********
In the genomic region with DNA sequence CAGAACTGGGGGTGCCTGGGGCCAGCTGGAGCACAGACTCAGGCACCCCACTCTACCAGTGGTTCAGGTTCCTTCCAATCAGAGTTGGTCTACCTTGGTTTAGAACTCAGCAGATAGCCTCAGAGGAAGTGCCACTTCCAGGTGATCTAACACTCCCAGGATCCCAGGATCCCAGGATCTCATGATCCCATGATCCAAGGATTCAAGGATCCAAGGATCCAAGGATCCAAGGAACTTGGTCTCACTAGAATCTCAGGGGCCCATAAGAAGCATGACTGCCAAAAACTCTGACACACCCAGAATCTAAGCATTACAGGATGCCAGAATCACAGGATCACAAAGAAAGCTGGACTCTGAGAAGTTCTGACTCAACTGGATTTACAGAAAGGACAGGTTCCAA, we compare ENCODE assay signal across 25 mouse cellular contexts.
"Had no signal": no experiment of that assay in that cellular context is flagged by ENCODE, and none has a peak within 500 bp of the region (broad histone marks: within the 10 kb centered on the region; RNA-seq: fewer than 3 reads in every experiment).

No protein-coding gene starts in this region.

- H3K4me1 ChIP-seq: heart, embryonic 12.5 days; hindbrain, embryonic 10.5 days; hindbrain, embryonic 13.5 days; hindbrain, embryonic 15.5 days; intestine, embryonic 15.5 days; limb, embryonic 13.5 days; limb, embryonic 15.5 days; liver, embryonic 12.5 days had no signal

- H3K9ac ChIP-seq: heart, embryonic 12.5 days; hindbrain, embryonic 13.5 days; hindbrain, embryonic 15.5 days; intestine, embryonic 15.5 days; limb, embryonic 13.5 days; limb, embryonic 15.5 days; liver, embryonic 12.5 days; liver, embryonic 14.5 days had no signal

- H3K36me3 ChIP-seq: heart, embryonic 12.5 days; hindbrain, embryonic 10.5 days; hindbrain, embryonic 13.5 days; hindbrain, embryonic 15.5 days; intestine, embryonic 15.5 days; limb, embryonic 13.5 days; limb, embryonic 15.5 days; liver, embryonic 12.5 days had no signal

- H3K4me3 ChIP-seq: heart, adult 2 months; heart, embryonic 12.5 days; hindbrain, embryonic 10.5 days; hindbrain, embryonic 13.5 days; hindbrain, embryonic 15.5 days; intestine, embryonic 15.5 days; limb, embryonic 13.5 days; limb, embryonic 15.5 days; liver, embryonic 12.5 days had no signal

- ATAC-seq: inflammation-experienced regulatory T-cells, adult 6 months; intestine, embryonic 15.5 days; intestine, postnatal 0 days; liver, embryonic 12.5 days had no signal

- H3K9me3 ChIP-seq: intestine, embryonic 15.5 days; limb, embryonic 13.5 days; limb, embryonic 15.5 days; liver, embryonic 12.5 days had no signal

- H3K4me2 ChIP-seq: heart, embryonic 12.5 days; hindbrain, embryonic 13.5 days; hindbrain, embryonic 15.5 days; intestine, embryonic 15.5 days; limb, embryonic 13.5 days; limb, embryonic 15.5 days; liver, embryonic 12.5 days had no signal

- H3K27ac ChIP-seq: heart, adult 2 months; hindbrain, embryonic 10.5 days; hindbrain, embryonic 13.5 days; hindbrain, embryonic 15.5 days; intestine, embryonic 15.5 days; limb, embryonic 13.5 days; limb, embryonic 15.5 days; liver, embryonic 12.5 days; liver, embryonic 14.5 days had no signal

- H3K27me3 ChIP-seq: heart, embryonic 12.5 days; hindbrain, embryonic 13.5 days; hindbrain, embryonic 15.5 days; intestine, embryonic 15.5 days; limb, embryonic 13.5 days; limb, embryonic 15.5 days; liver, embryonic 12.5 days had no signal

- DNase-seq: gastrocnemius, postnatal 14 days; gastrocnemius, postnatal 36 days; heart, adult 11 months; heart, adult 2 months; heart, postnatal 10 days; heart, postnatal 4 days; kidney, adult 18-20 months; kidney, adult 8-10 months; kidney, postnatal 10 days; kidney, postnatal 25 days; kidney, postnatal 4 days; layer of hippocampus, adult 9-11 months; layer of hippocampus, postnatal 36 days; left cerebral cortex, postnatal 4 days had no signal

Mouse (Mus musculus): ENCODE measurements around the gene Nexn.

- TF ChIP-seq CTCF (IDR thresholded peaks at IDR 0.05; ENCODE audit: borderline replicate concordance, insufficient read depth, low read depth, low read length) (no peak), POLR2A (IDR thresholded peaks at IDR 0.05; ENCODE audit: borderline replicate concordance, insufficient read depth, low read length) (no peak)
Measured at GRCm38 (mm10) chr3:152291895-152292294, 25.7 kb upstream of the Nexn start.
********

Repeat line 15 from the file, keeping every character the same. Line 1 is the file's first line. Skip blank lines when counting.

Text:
- TF ChIP-seq CTCF (IDR thresholded peaks at IDR 0.05; ENCODE audit: borderline replicate concordance, insufficient read depth, low read depth, low read length) (no peak), POLR2A (IDR thresholded peaks at IDR 0.05; ENCODE audit: borderline replicate concordance, insufficient read depth, low read length) (no peak)